How To Start Colts With A
Hackamore (bosal) & Snaffle Bit
Ground work, good manners & establishing a solid foundation of training.
The safest, easiest and best way I know to get colts started right.
Hi… I’m Larry Trocha.
Would you like to learn how to start colts in a “safe as possible”, “non traumatic” way?
If so, you’re in luck!
In this DVD series, I start a 2-year old buckskin filly using a braided hackamore (bosal) and a standard o-ring, snaffle bit.
Plus, I do it in a way that is pretty much “stress free” for both horse and trainer.
In “real time” you’ll see all the preliminary ground work… all the basic training of teaching the filly to move forward, turn, stop and back up with both the hackamore and snaffle bit.
You’ll see how I teach the filly to be light and supple… move her hindquarters off leg pressure… respond to the direct and in-direct rein… plus flex at the poll with good head position.
The advantage of seeing the training happen in real-time is it gives you a good reference to gauge the progress and what methods it took to get there.
Overall, the DVD covers a time span equivalent to about one month of training sessions. And each session averaging around 20 minutes in length. Some sessions longer. Some shorter.
The important thing is you see everything just how it happened. Starting at the beginning and going all the way through the 8th ride.
Here’s an outline of the progressive steps:
- The sack-out and gentling process (ropes, flags, blanket and stick).
- Teach the filly to respond and move her shoulders, ribcage and hips away from pressure.
- Teaching the filly to work on the lunge line correctly.
- Advanced lunge line techniques.
- Introducing the saddle without having a wreck.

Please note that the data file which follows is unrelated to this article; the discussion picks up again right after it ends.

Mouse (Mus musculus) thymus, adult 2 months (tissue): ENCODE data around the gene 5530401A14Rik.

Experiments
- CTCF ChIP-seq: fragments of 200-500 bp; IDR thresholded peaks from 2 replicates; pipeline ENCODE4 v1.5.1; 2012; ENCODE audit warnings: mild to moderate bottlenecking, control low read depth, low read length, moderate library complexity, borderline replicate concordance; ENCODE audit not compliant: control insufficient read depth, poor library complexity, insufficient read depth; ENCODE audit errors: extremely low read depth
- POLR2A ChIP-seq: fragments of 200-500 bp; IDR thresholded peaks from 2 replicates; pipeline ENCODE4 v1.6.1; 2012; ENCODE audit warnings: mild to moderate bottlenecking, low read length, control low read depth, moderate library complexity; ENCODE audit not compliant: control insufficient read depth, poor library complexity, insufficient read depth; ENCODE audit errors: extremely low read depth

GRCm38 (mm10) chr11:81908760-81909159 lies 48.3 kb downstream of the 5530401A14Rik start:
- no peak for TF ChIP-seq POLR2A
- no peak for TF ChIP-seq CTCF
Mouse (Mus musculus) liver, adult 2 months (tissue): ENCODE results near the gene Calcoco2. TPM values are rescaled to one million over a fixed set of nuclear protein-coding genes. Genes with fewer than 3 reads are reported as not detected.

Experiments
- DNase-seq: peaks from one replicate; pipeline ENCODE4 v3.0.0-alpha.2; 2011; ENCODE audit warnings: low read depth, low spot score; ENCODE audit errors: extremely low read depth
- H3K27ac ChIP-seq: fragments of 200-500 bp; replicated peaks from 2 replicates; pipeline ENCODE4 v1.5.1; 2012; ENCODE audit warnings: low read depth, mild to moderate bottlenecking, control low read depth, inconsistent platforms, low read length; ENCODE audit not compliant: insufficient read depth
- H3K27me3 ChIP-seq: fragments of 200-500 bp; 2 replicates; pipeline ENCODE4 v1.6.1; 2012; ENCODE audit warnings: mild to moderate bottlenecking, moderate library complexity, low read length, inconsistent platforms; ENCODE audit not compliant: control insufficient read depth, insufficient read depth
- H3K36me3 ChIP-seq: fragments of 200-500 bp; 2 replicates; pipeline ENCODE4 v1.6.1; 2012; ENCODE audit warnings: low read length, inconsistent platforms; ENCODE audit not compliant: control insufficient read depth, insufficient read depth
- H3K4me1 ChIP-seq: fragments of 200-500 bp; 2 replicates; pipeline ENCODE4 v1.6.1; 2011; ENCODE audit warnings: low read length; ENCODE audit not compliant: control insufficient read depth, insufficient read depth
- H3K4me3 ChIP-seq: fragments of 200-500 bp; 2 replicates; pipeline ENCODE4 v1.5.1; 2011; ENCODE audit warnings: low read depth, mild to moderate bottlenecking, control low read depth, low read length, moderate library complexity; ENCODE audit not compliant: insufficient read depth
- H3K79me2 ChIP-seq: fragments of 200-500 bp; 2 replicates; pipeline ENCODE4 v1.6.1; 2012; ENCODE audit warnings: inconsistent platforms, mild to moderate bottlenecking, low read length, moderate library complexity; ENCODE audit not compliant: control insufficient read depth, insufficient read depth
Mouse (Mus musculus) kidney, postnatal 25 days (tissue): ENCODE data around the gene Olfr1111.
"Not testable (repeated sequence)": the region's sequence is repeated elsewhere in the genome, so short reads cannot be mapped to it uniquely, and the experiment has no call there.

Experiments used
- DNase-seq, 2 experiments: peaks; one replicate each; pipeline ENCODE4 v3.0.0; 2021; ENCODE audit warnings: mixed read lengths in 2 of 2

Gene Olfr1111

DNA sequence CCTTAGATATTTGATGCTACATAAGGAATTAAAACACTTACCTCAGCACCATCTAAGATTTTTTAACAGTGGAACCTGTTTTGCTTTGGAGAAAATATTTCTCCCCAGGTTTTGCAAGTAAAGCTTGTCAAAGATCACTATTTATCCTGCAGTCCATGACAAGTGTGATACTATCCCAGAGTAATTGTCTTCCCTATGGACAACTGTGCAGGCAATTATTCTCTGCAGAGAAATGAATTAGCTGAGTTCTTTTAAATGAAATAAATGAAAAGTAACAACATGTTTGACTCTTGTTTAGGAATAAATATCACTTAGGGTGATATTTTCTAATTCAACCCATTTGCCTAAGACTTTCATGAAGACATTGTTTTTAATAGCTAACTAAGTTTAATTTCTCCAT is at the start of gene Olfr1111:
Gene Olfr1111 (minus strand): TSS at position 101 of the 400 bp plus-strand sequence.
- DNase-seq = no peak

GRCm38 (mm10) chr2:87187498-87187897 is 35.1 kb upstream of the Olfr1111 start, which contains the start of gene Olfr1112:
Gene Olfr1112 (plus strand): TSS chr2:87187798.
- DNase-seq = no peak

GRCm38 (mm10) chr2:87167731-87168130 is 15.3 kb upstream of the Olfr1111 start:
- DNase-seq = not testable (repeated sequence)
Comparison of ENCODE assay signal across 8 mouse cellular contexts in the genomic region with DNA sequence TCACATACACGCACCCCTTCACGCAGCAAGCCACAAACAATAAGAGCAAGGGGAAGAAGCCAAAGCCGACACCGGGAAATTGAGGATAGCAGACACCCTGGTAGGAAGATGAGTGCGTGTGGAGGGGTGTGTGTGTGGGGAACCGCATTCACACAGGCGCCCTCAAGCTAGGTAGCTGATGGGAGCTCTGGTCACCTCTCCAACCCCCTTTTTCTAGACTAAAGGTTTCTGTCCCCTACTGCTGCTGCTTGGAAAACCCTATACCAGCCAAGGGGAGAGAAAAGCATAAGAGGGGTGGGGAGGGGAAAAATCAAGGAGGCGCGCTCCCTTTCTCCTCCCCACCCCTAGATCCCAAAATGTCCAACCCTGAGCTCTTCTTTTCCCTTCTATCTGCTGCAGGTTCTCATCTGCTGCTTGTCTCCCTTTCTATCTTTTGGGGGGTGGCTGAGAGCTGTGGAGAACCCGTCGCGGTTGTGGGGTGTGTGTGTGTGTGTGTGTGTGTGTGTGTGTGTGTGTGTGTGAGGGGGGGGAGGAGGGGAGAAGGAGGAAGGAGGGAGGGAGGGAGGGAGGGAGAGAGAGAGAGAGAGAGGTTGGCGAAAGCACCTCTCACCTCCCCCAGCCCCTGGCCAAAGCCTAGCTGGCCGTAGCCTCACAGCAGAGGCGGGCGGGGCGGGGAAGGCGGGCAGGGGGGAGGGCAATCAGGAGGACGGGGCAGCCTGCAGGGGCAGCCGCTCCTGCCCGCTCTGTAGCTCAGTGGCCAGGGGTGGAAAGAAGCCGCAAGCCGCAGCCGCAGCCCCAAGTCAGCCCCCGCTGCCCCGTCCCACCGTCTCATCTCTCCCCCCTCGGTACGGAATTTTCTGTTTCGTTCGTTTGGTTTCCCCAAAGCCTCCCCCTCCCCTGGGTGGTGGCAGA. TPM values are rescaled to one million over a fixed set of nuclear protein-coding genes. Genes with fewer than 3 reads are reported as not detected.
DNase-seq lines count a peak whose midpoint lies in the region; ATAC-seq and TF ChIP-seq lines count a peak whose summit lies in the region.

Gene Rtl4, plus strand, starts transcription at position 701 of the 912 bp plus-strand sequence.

- Establishing control with the hackamore. (I can’t stress enough the importance of this step)
- A careful introduction to the snaffle bit. (Pay attention here. Do this wrong and you could have mouth issues for a long time)
- Pre-ride ground work with the snaffle.
- Special pre-ride preparation. (How to stay out of trouble)
- Making a successful first ride.
- Suppling the filly laterally and establishing lightness.
- Teaching the filly to give to my hands, flex at the poll and drop off the bit.
- Teaching the filly to move her hindquarters away from leg pressure.
- Teaching to walk, trot and lope quiet and relaxed.
- Training technique for picking up the correct lead.
- Teaching the preliminary stages for collection and traveling “in-frame”.
- Teaching the filly to back up (you’ll learn 4 different methods)
- Re-introducing the hackamore and continuing the foundation training.
At this point, the filly is going well and I’m riding her in the big outdoor arena.
She will walk, trot, lope… stop and back up.
She’s light and will drop her nose and flex at the poll in both the snaffle bit and hackamore.
From here, it was just a matter of riding her consistently and letting her progress at her own pace.
You’ll pretty much see everything exactly as it happened.
About the only thing I didn’t show on camera was I spent the first week just petting and brushing the filly so she would settle in and get to know me.
The filly went on to become a really good horse.
BONUS SECTION #1:
The absolute “safest” way I know to make those first several rides.
Follow this recommendation and you’ll greatly reduce the chances of getting bucked off, having a wreck or getting hurt.
Plus… It’ll help your colt feel confident that everything is okay and there’s nothing to fear about being ridden.
Seriously… Now that I’m older (and hopefully wiser), I wouldn’t consider starting a colt any other way.
BONUS SECTION #2:
The “safest” way I know to train a horse to hobbles and leg restraints.
To my way of thinking, hobble training is good to do. It teaches a horse three important lessons.
#1. Hobble training teaches a horse to stand still if he gets his leg caught in the fence (versus fighting and seriously injuring himself).
#2. Hobbling teaches a horse to “respect” people and understand the human is in control.
#3. Hobble training also makes a horse better to doctor and shoe.
Unfortunately, the big “down-side” to hobble training is the horse may panic and get seriously injured during the initial lesson.
I’ve seen horses fight that first hobbling so hard, their legs got really banged-up and stayed swollen for days.
The good news is… it doesn’t have to be that way.
The hobbling techniques I demonstrate in this bonus section are so safe that very few horses will ever get hurt.
Most won’t even get their hair ruffled.
Overall, I highly recommend this DVD series to anyone who starts colts.
I truly believe this is a great way to get the job done.
Colt Starting DVD: 3-Disc Set